For 19-year-old Iga Swiatek the French Open final on Saturday is a breakthrough but 81 years ago she had a Polish predecessor, Jadwiga Jedrzejowska, who played for the title at Roland Garros.
Here are five things we know about Jedrzejowska -- known as "Jed" -- the most outstanding Polish player of the interwar period:
- Humble beginnings -
Jedrzejowska was born on October 15, 1912 in Krakow in southern Poland, the daughter of a worker. The family lived near tennis courts and she was fascinated by the sport from an early age.
When she was 10, her father made her first racket. According to a biography on the website of Polish Radio, she remembered keeping it under her pillow, the way other girls her age kept dolls.
Her female rivals refused to play against her as women's tennis was a high-society sport. As a result, she trained mostly with men and became Polish champion at the age of 20.
- Nicknames -
Because her name was judged too difficult to pronounce,Jedrzejowska was commonly referred to in the English-speaking world as "Jed" or "Ja-Ja".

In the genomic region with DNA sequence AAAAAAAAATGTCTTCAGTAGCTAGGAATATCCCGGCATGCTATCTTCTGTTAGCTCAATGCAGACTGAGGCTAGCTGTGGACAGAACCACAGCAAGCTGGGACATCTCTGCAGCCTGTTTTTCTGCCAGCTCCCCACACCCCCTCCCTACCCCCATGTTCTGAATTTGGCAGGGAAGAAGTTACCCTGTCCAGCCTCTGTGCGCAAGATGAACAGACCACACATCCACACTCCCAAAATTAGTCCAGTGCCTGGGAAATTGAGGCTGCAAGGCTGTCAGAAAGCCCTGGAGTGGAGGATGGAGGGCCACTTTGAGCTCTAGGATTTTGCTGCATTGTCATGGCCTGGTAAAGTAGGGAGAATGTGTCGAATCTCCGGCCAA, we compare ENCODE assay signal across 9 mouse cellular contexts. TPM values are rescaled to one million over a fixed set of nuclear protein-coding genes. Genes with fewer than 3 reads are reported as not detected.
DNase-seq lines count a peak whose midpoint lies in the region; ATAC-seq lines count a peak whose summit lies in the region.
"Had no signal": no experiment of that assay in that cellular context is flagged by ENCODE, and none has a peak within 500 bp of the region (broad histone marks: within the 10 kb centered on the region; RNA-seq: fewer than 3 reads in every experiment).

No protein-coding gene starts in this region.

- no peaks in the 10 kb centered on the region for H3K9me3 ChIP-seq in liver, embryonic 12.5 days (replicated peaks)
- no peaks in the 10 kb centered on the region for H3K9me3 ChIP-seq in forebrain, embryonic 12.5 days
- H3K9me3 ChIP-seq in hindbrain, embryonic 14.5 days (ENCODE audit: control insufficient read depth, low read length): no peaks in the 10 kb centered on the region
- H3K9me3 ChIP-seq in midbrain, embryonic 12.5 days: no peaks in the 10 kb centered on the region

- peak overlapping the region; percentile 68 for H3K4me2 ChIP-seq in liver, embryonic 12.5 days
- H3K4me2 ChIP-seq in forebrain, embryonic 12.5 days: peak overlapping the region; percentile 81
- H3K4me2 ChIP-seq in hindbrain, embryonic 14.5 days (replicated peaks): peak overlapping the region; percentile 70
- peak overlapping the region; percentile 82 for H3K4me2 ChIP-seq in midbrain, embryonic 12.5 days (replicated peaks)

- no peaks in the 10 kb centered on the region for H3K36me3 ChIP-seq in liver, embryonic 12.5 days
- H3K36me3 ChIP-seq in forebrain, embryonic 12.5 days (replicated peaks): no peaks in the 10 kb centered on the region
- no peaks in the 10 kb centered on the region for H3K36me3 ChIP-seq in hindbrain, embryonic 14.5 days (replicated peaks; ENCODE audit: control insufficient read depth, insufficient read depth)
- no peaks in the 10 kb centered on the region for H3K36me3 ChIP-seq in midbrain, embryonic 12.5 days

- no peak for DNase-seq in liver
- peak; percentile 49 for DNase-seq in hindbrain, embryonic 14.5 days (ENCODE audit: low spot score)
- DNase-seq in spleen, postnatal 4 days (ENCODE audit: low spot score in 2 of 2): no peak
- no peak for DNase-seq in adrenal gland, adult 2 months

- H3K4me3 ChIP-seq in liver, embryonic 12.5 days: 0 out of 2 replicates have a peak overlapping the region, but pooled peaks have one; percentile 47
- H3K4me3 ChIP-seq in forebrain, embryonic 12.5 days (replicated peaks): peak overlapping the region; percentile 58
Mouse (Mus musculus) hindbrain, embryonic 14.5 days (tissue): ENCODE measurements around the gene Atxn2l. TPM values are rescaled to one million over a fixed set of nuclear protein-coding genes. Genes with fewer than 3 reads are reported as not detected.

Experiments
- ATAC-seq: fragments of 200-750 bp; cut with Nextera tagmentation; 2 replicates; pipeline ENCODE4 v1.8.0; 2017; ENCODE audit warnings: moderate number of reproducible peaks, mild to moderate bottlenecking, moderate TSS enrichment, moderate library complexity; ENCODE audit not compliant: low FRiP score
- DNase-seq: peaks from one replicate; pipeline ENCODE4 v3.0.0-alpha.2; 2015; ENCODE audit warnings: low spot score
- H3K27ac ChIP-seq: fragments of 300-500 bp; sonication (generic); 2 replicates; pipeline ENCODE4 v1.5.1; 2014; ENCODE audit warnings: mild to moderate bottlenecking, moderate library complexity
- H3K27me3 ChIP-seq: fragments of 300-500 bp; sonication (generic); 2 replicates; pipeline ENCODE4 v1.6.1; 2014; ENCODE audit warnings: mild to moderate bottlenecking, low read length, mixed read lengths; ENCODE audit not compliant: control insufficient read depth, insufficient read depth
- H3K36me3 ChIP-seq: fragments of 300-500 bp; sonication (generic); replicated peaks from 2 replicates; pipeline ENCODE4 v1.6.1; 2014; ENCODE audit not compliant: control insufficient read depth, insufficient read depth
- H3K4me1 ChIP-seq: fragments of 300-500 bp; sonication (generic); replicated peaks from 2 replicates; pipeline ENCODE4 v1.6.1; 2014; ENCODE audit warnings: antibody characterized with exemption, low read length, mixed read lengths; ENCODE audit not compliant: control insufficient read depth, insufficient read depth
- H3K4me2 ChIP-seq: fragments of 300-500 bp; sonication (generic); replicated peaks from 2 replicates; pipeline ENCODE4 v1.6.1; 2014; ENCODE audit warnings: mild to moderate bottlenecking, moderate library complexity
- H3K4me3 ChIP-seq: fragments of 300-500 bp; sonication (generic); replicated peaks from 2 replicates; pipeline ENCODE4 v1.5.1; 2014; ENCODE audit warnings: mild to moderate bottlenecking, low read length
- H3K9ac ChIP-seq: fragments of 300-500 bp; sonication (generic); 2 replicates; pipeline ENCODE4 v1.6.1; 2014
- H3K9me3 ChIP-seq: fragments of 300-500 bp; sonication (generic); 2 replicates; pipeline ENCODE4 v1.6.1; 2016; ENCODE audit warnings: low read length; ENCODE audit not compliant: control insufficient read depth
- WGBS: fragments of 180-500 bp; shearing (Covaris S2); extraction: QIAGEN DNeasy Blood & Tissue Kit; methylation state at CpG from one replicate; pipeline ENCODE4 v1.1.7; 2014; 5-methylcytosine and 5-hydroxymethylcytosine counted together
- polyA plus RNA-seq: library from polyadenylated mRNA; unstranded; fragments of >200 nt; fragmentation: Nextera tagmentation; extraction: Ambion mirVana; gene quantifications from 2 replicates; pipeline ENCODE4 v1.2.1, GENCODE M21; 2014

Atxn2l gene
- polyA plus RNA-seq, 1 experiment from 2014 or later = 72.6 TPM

In Poland, her nickname was "Jadzia" or "Ya-dzha".
- High-society friends -
King Gustav V of Sweden, who had played with her on the French Riviera before the war, tried to get her out of war-torn Poland in 1941. She turned down the offer, and refused an invitation from Poland's Nazi occupiers to move to Germany.
Before the war, she met Charlie Chaplin in the United States, upbraiding him for being too critical of a tennis match.
The two later became fast friends and they corresponded until his death in 1977.
- One Grand Slam -
She reached the final of Wimbledon in 1937 but lost against a far more experienced rival, Britain's Dorothy Round. She remembered she was "afraid to win" and cried in the cloakroom, although she received a hero's welcome when she returned to Poland.
She lost the 1939 French Open final to Simonne Mathieu but won the doubles title by teaming up with Mathieu against Yugoslav players Alice Florian and Hella Kovac. Just a few weeks later, Hitler's invasion of Poland signalled the start of World War II.
- Return to French Open -
She continued playing after the war and made it to the mixed doubles final of the French Open in 1947. She married an engineer, Alfred Gallert, and was involved with tennis for the rest of her life.
She died in Katowice in southern Poland in 1980 -- at the outset of the Solidarity movement which brought down Poland's post-war communist regime.